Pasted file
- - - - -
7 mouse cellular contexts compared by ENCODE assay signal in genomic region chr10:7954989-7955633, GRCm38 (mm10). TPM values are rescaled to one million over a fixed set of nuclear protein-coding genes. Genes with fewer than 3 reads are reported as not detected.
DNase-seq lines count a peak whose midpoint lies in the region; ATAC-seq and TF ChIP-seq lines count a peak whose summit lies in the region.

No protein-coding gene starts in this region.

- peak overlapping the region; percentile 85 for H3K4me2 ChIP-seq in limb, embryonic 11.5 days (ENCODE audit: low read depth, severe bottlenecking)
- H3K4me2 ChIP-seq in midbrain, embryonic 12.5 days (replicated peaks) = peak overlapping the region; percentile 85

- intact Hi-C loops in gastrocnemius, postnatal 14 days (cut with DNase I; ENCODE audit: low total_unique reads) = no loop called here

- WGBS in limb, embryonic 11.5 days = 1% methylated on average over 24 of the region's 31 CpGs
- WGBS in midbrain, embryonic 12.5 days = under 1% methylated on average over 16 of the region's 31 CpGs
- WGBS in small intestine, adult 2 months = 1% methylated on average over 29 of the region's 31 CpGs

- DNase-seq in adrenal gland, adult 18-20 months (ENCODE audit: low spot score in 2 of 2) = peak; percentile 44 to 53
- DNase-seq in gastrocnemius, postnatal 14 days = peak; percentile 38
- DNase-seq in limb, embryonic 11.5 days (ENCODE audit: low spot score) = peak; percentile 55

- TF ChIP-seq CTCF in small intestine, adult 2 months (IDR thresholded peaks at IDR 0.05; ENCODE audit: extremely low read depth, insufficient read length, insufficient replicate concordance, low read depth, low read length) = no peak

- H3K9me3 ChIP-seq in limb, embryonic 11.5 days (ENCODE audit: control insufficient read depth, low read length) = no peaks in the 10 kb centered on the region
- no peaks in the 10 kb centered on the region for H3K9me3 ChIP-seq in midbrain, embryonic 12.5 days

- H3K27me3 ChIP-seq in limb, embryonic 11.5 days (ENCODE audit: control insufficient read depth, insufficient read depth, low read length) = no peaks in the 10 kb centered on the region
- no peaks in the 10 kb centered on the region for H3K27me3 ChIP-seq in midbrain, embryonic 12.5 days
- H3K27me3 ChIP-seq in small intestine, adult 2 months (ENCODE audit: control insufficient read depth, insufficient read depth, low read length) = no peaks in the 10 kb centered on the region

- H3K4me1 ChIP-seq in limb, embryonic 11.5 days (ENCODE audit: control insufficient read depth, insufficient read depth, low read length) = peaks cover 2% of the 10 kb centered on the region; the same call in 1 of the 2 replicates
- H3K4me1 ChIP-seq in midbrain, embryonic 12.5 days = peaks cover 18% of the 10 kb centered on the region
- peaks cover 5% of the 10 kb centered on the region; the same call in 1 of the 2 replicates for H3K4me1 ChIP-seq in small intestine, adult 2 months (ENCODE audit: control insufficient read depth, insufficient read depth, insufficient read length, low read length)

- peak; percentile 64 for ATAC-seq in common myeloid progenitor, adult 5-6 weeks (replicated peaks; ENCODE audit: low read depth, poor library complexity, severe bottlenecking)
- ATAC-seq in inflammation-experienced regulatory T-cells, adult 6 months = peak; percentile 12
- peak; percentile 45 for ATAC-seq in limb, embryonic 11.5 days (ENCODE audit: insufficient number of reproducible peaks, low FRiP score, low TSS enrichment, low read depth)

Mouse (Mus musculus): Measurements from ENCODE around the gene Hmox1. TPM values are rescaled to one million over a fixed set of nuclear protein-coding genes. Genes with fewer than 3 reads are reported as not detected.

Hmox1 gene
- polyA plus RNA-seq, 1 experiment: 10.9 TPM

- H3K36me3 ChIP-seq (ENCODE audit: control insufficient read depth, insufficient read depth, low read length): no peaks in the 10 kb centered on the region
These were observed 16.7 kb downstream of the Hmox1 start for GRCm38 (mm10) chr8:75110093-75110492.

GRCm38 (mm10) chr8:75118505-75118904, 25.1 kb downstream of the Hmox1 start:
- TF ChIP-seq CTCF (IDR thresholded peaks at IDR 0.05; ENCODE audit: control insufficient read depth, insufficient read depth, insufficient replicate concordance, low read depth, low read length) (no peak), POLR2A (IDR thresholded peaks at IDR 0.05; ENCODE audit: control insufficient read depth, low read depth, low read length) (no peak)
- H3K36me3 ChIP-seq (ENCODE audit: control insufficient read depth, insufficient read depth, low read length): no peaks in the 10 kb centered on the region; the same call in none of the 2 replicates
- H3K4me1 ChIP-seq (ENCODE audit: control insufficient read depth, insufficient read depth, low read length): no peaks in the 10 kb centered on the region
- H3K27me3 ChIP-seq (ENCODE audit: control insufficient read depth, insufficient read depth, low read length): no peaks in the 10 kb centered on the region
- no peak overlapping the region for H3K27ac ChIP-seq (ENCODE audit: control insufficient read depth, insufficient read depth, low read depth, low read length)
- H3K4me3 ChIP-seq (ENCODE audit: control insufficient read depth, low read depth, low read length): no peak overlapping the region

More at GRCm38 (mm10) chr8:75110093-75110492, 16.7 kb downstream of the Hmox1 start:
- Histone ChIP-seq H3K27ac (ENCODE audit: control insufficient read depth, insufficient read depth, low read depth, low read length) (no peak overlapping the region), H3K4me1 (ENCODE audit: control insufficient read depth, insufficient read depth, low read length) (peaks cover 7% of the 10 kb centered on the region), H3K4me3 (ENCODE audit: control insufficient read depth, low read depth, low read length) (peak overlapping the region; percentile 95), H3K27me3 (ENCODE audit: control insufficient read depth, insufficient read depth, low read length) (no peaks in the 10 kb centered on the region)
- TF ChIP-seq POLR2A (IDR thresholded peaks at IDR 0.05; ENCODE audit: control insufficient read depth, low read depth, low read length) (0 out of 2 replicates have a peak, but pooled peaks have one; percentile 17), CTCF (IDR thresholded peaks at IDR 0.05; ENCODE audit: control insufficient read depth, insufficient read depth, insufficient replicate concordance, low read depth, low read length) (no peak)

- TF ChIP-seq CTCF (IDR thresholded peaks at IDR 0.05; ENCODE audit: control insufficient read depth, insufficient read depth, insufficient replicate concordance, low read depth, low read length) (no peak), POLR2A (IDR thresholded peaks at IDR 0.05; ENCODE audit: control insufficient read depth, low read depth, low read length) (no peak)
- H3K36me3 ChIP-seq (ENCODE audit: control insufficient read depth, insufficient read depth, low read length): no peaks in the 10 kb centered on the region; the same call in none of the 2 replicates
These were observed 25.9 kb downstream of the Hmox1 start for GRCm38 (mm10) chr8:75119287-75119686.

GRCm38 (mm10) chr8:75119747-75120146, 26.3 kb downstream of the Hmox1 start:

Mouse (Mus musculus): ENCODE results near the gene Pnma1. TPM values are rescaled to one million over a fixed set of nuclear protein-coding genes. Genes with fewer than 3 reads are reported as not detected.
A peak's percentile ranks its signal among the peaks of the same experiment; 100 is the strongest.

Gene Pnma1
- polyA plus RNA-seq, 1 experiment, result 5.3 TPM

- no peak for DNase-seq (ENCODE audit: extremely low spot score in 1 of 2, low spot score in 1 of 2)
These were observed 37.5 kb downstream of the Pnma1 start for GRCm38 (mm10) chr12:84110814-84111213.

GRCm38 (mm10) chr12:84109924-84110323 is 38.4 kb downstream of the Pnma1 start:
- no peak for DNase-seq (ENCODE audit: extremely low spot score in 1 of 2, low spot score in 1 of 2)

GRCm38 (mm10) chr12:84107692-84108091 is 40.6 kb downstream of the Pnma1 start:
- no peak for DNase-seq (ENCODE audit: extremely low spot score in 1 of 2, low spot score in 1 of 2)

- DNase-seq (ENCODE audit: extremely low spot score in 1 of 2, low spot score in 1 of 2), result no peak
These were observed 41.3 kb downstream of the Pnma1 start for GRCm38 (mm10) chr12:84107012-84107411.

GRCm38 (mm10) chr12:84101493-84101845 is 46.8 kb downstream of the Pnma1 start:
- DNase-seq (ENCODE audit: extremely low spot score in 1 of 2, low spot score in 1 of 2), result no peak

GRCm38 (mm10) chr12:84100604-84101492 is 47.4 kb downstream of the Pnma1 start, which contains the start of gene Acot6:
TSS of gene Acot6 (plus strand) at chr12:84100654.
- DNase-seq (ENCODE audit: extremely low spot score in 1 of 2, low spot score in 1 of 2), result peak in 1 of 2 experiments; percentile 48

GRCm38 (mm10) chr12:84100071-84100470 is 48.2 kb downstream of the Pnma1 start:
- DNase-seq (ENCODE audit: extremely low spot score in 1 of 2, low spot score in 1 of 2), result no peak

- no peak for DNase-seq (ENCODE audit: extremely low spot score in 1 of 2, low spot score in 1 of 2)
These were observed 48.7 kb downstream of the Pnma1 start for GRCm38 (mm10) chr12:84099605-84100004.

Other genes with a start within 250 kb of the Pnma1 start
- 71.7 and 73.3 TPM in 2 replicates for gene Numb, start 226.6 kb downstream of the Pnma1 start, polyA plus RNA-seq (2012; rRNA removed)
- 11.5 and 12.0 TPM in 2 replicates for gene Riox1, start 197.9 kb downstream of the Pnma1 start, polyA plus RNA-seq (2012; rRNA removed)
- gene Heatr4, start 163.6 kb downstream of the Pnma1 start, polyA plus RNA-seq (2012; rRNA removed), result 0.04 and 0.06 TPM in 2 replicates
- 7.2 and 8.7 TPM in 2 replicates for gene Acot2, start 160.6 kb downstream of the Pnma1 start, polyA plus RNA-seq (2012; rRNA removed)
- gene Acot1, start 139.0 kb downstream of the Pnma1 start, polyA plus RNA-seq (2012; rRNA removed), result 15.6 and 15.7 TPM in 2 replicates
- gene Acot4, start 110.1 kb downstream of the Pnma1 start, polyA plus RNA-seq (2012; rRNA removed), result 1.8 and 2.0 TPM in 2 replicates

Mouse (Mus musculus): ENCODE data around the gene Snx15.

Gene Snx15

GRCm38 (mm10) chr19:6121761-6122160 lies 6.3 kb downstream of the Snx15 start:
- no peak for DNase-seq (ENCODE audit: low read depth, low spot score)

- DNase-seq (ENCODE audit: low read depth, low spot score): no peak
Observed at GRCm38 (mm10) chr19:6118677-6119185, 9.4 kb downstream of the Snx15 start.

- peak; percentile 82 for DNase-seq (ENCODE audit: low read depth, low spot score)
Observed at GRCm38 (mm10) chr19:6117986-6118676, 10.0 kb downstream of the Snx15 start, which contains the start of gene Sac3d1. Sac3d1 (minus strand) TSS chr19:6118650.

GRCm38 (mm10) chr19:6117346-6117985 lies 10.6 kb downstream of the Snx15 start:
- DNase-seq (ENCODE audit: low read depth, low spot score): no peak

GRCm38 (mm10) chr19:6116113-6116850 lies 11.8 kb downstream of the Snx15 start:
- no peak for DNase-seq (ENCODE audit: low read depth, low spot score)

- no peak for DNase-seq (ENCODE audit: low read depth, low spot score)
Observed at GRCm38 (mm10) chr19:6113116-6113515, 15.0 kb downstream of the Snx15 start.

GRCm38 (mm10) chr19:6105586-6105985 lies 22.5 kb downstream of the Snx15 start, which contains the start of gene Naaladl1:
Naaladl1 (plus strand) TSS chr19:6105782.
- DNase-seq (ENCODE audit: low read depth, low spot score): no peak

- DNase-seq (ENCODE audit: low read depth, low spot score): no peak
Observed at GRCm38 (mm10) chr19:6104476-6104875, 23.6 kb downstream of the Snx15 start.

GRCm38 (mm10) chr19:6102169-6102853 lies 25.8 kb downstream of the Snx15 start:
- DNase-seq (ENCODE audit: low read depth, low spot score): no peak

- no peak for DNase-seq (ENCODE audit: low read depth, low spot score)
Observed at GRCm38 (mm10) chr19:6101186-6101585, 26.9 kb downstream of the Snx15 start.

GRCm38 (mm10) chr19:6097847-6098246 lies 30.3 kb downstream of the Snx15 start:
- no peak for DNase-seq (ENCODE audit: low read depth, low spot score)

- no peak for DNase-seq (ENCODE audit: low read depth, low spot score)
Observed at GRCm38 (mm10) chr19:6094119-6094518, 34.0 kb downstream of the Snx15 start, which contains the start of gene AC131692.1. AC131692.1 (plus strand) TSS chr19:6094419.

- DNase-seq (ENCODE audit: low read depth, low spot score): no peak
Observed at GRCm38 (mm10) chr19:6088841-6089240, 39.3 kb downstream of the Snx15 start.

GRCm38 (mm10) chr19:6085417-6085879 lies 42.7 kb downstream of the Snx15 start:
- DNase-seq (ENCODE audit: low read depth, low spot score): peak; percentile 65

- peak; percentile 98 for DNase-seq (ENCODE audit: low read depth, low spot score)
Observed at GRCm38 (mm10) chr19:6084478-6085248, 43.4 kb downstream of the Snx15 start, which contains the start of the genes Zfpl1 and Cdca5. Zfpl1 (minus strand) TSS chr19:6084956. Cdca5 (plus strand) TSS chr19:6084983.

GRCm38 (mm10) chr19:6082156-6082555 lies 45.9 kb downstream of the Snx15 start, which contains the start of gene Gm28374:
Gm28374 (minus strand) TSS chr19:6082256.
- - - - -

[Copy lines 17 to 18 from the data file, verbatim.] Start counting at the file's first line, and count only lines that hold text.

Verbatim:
- no peaks in the 10 kb centered on the region for H3K27me3 ChIP-seq in midbrain, embryonic 12.5 days
- H3K27me3 ChIP-seq in small intestine, adult 2 months (ENCODE audit: control insufficient read depth, insufficient read depth, low read length) = no peaks in the 10 kb centered on the region